3 Common Mistakes Savers Make When They Invest in Target-Date Funds

archer target arrow investing retirement saving

Target-date funds (TDFs) are one of the most popular investment options offered by employers because they provide employees an all-in-one portfolio within their retirement plans. To show how popular they are, more than 70% of all 401(k)s provide TDFs, and approximately 50% of participants own them. However, most employees don’t even know what target-date funds are or how they work.

So why the fuss about target-date funds? Although popular, many participants are misusing them and hurting themselves in the long run.

What a Target-Date Fund does:

A TDF is simply an investment fund that owns a bunch of index-style mutual funds. Because TDFs include funds with broad exposure to different types of assets, they allow novice investors to access countless stocks and bonds. For example, the Vanguard 500 Index Fund tracks the S&P 500, which gives investors access to 500 different stocks. A TDF may contain several funds similar to the Vanguard one.

According to a recent study by Aon Hewitt, retirement savers who choose to invest in a single TDF and no other funds had higher investment returns by over 2%. In addition, those participating in TDFs outperformed people who manually managed their retirement investments by a whopping 3%.

Here are some reasons they have been misused, how to overcome them, and why you only need one in your portfolio.

Choosing the wrong year

The name “target-date fund” means exactly what it sounds like. You choose a fund based on the year or “target date” that you plan to retire. TDFs are offered in five-year increments — 2035, 2040, 2045, 2050, and so on. Your goal is to pick a TDF associated with a date that is closest to when you expect to retire.

For example, if you’re 25 years old today and plan to retire at age 65, you would opt for a 2055 TDF option.

Why does the year matter so much? Because the closer you get to retirement, the more conservative your investments should become. This is important, because you have less and less time to bounce back from setbacks as you get closer to retirement. The way TDFs work, they tend to be more heavily invested in risky assets like stocks in your early working years.

“As the investor ages and moves closer to their intended retirement date, a target-date fund will reduce the overall investment risk,” explains John Croke, a certified financial adviser with Vanguard. This process is known as the glide path.

Choosing more than one TDF

Since TDFs are pretty straightforward, many people mistakenly think that they need to split their retirement savings among more than one TDF in order to be truly “diversified.” But the whole point of a TDF is that you only need to invest in one — it is automatically diversified among many assets for you.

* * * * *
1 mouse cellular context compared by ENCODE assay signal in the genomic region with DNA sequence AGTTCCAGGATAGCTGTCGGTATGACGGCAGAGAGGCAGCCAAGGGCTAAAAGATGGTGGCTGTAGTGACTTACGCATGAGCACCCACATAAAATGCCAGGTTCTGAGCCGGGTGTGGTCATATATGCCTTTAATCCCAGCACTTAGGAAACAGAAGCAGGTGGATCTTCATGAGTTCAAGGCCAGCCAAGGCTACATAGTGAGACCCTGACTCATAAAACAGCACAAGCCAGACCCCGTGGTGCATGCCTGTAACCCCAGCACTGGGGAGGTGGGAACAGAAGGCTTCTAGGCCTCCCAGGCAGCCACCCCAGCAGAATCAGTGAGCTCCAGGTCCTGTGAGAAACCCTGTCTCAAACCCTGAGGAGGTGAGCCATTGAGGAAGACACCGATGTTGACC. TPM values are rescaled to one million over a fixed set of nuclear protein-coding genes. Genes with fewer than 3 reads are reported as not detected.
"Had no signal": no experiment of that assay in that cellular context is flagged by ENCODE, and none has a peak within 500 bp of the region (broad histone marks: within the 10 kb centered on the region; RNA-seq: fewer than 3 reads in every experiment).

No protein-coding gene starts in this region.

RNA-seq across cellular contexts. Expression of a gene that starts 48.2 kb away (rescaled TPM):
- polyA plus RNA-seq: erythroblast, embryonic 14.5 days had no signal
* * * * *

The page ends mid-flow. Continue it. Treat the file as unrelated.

“TDFs are designed as ‘all-in-one’ solutions that provide automatic diversification across multiple asset classes,” Croke says. “Owning more than one TDF is not advised or necessary.”

You shouldn’t treat your TDF as if you were a day trader trading stocks either. It’s better to invest in your TDF and keep your funds there rather than to jump in and out trying to time the market.

Paying too much in fees

Compared to traditional mutual funds, TDFs are especially appealing because they charge such low fees. In the world of investing, fees come in many different forms, but the important fee to watch out for is called the “expense ratio.” This is the amount your fund manager charges you for the ability to own that fund. Expense ratios can be as low as a fraction of a percentage or as high as several percentage points. It may not sound like much of a difference, but even a difference of one or two points can mean losing tens of thousands if not hundreds of thousands of dollars over the decades until you retire.

Also, participating in more than one fund just subjects you to more fees that are unnecessary. Why pay more when you don’t have to?

The final word

All in all, TDFs provide an easy, diversified, and low-cost means to invest for retirement. All you need to do is choose one that matches the year you plan to retire, make tax-deferred payments from your paycheck into the fund, and allow your account to grow with history proving that time is on your side when it comes to the markets.

The post 3 Common Mistakes Savers Make When They Invest in Target-Date Funds appeared first on MagnifyMoney.